Thomas Milne’s Land Use Plan of London & Environs, 1800
Milne’s Plan of the Cities of London and Westminster, circumjacent Towns and Parishes &c, laid down from a Trigonometrical Survey taken in the Years 1795–9. Printed for and Published by Thomas Milne, No.7 New-street, Knightsbridge as the Act directs; 11th March 1800.
This is a very rare map,* engraved with watercolour washes, of which only one complete copy of all six sheets survives. Each sheet bears Milne’s signature and a serial number. It represents “the first true land utilization map.”**
Thomas Milne was an experienced surveyor and a member of the Society of Civil Engineers. A contemporary called him “one of the most able and expert surveyors of the present day” with a special aptitude in the use of a light theodolite, a special instrument for measuring out maps. He is an important map-maker, anticipating by more than a century and a half the use of key letters and colours. He was also, according to historians, “of an accuracy hitherto unknown in small-scale maps of extensive areas.”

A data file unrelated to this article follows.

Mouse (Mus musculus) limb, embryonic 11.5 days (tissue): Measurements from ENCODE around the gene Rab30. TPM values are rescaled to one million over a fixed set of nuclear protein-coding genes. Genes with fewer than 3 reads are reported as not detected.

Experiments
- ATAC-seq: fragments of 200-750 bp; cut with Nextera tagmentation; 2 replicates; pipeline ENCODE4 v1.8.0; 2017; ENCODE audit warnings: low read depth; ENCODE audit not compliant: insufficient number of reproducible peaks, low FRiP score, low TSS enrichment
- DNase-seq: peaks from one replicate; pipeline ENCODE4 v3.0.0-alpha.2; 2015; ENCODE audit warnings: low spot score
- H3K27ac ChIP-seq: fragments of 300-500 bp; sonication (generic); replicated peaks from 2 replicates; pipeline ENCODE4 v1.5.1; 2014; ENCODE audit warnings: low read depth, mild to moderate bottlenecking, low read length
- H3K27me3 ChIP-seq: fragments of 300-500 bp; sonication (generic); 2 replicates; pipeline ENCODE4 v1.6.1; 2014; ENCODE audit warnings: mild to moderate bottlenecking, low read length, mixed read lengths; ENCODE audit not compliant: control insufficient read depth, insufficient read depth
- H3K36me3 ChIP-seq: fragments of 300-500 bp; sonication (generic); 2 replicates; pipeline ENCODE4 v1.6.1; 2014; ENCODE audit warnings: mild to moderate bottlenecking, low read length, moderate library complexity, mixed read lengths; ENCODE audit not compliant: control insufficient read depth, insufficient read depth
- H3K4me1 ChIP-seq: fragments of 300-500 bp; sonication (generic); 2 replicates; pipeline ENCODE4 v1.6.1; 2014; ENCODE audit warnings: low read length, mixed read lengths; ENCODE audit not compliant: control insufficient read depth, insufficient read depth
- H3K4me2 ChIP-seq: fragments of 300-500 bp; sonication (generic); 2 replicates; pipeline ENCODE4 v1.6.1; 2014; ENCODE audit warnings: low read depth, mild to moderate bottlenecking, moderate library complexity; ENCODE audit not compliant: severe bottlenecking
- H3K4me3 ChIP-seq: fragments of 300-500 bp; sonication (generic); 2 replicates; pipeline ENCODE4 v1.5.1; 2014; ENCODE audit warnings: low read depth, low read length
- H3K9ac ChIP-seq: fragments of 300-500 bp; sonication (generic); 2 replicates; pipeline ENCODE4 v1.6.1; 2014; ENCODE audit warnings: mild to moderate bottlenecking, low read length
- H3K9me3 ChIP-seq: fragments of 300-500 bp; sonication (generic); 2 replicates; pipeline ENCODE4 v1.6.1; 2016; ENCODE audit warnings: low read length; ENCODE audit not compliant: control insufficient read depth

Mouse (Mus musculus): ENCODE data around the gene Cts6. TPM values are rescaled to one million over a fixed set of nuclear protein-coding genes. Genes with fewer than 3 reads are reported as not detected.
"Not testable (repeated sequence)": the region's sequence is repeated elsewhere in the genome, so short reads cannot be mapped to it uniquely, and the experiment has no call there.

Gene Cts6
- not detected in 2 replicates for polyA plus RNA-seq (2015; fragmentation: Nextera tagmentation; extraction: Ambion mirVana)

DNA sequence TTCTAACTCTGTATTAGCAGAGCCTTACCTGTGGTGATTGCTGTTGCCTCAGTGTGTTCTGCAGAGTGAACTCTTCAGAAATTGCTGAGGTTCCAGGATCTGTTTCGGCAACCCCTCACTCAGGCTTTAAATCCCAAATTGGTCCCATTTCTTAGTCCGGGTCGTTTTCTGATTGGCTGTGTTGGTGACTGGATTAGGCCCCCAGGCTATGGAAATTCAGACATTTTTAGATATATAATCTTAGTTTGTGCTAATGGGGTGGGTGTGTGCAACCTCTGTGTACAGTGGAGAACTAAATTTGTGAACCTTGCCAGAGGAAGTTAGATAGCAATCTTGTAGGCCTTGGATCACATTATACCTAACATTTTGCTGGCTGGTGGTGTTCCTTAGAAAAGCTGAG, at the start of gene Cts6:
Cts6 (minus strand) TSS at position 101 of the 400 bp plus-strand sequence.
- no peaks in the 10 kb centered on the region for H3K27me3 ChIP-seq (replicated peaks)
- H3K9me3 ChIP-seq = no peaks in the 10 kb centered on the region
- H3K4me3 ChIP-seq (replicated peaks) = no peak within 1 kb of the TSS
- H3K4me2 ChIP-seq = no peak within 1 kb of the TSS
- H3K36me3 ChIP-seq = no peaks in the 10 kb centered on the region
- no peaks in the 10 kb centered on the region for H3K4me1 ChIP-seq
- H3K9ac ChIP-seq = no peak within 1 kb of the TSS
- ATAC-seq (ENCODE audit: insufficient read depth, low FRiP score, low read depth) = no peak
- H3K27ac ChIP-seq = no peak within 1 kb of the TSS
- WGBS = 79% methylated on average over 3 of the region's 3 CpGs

Milne prepared for publication a hand-coloured, engraved map on a scale of two inches to one mile. It covered about 260 square miles, extending from Harrow Weald to Woodford and from Hampton-on-Thames to Sundridge Park. He used a special key with a letter and an over-painted colour to record the use of each field, dividing the crops into twelve different types of land use, with further sub-divisions making seventeen categories of crops.
Acknowledgements: With thanks to Chiswick Public Library, Val Bott, the British Library and the London Topographical Society.
* Much of this information is taken from G.B.G. Bull, “Thomas Milne’s Land Utilization Map of the London Area in 1800”, The Geographical Journal, Vol 122, No 1 (Mar 1956), pp.25–30.
** James Howgego, Printed Maps of London circa 1553-1850, 2nd ed, Dawson, 1978